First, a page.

When I first heard the title, thought of Daniel Pearl, the journalist who was killed in Pakistan in 2002. Yet this documentary, A Man Named Pearl, has more in common with Johnny Cash's "A Boy Named Sue."
The man, Pearl Fryar, is an African American man in his sixties. The son of a sharecropper, he grew up poor in North Carolina and moved with his wife to a small town in South Carolina: Bishopville. There, when he sought to buy a house in a white neighborhood, he was discouraged and someone said it was because African Americans didn't keep their yards tidy.
Pearl bought a house among black neighbors and filled his yard with plants that had been discarded by the city nursery. He would and still does pick through the dump pile. From these he created a wonderland, something you'd imagine would abound with Dr. Seuss' characters. Abstract, whimsical topiaries and a gorgeously green lawn became his answer to prejudice. He turned an instant of discrimination into a positive thing that now attracts visitors--of all races, first locally, then throughout the county, then the state, finally nationwide and then internationally.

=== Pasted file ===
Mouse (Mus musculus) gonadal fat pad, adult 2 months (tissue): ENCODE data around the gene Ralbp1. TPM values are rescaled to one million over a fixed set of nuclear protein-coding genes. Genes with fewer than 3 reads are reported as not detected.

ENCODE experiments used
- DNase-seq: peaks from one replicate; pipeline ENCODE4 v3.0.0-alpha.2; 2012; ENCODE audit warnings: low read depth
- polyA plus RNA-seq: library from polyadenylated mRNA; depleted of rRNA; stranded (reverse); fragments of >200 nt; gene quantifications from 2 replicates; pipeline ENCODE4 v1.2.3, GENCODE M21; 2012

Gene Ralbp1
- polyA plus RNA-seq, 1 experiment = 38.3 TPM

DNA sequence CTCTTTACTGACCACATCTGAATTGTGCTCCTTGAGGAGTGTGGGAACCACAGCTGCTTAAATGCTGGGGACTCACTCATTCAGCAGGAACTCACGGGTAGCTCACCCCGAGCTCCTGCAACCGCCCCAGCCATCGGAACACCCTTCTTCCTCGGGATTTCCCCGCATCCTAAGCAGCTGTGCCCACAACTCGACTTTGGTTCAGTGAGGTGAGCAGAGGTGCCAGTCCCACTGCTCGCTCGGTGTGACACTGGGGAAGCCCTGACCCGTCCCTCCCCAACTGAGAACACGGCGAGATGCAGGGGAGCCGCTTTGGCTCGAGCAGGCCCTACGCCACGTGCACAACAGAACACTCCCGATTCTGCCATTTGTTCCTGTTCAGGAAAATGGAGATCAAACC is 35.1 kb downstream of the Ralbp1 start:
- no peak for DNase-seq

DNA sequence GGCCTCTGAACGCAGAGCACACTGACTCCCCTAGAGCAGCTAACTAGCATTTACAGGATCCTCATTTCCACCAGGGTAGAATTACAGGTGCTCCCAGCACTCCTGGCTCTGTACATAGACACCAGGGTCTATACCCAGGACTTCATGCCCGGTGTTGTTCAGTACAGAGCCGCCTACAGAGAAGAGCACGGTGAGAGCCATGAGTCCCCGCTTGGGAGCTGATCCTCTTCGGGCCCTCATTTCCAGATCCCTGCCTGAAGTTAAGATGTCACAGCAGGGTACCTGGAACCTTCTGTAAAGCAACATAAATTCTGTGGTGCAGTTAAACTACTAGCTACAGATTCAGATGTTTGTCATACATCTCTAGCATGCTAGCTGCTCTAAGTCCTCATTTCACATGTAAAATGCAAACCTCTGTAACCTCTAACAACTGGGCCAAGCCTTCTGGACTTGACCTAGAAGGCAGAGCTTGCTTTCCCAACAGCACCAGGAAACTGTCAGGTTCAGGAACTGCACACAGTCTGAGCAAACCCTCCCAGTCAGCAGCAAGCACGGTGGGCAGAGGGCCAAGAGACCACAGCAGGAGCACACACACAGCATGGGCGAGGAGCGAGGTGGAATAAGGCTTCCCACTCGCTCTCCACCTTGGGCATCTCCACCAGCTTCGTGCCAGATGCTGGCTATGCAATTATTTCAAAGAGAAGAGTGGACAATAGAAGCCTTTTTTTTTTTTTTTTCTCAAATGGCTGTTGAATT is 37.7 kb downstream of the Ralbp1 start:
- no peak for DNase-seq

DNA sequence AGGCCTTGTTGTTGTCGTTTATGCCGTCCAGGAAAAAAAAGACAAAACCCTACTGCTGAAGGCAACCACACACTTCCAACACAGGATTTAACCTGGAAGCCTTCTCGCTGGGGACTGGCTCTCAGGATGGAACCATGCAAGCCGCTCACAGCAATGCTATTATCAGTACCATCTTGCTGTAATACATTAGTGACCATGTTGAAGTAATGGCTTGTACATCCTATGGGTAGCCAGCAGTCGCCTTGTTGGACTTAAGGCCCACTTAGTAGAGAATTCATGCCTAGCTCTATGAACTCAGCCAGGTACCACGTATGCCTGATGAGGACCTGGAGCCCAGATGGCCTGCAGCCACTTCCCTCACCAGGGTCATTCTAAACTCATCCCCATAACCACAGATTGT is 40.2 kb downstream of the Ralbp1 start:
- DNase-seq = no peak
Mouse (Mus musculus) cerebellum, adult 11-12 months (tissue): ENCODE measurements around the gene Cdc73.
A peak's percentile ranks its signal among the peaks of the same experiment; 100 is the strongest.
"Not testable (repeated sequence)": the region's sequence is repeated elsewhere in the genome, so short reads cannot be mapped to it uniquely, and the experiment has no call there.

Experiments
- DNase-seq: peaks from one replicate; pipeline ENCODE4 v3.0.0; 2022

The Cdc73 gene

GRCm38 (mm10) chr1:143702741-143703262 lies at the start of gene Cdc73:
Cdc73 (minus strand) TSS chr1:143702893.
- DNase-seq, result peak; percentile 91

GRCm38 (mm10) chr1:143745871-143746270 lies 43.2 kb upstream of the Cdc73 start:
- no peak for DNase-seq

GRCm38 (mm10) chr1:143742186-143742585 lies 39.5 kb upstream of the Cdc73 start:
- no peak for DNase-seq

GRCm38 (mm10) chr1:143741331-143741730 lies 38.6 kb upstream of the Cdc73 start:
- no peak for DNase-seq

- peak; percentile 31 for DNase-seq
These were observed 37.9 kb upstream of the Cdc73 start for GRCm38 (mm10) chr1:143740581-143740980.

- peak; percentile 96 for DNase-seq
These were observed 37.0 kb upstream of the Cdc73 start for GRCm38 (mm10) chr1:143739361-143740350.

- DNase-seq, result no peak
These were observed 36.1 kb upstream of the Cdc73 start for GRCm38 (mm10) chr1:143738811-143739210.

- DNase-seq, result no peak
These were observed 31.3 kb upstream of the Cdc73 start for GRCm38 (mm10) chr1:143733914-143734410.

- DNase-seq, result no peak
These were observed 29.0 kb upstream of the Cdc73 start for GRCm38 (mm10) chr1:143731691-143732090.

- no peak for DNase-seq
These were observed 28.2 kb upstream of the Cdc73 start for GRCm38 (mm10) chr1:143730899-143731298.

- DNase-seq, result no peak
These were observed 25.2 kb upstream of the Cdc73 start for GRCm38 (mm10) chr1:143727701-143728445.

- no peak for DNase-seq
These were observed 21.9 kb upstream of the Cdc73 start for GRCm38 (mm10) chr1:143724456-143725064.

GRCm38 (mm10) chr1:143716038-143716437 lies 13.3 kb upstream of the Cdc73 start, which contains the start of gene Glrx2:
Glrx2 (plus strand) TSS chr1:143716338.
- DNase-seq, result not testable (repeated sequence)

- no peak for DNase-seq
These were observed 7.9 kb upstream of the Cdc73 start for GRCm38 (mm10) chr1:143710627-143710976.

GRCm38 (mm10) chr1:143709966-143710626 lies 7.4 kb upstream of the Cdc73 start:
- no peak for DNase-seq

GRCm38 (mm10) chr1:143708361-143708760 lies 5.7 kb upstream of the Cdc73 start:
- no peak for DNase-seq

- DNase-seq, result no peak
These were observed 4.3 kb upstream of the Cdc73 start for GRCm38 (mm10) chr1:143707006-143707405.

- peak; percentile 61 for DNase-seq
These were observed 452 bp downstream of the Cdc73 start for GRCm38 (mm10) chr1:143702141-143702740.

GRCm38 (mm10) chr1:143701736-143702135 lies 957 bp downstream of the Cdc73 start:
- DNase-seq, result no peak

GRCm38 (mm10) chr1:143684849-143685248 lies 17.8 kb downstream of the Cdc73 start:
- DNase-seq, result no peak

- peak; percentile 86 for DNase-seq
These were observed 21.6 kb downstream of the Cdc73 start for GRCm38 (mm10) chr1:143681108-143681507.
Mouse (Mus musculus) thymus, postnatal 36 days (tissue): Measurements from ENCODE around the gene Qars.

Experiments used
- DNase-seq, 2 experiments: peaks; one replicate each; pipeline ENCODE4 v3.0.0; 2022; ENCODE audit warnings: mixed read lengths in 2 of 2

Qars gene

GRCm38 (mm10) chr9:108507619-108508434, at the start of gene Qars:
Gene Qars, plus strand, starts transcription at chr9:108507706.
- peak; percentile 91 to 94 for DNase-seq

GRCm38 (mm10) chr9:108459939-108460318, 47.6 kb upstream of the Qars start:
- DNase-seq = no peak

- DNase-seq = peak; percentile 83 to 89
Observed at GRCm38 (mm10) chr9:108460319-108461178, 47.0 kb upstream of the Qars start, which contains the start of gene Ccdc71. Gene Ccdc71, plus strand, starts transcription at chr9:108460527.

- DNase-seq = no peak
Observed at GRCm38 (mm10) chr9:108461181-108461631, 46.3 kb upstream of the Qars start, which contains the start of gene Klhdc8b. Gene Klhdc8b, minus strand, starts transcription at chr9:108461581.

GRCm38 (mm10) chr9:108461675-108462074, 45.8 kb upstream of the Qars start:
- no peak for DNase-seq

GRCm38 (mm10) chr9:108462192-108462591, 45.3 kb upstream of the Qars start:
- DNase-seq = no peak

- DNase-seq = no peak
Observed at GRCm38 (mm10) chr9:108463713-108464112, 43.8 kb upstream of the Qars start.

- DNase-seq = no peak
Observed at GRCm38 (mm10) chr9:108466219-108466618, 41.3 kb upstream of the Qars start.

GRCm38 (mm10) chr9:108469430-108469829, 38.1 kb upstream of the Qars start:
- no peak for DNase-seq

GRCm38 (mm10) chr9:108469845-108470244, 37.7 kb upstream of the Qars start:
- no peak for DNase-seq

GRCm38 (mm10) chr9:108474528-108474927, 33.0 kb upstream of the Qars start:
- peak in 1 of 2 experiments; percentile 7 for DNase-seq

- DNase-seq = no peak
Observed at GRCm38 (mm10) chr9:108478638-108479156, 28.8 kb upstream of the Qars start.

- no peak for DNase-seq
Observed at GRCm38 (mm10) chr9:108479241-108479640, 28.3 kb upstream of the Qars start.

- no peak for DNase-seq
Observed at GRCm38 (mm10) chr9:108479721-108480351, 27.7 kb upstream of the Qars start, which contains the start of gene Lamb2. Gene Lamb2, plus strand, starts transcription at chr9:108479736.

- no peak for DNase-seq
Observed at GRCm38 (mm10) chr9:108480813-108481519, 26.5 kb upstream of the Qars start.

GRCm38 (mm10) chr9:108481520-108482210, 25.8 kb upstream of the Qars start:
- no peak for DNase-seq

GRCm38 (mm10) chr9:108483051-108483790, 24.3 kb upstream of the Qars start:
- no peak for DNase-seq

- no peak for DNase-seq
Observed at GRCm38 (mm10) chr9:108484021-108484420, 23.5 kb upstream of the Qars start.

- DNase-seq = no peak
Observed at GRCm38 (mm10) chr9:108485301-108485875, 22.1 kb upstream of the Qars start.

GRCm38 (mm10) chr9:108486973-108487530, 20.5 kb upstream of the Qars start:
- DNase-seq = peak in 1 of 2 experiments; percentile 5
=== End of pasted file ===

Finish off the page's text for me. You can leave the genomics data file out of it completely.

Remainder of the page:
This 2006 documentary by directors/producers Scott Galloway and Brent Pierson and edited by Greg Grzeszczak deserves a greater audience. Fryar is a shining example of how faith, hard work and perseverance can have positive results on a neighborhood and even a whole community.
The film opens with a simple but jolting sight. A man climbs up a ladder leaned against a tall topiary. He wears old jeans, sturdy, worn leather work boots, and a t-shirt. He carries a frightening gas hedge trimmer. People in the audience gasp as he stops on the very top steps of the ladder, in a manner that would make most of our parents frown and OSHA have a heart attack. Much later, we learn he is in his sixties and his wife worries when it's quiet and warns him when she goes out to stay on the ground.
Starting when he worked four 10-hour days at a can factory, Fryar would come home and work until late at night. Yet the results are a garden so detailed and wondrous that he now teaches art classes and gives lectures about topiaries--something he has not formal training in.
Galloway and Pierson interviewed visitors, neighbors, a local journalist, the visitor bureau, the mayor, art historians, artists, his wife, his son and his preacher as well as the man himself. Fryar is humble and inspiring.
If ever there were a great story about going green and recycling, making something out of nothing, it is this film. Pearl does comment about his name, how he once disliked it but now he views it as an asset. Who wouldn't remember a black man named Pearl?
A Man Named Pearl is a small gem of a movie that should not, particularly in these dark economic times, be missed.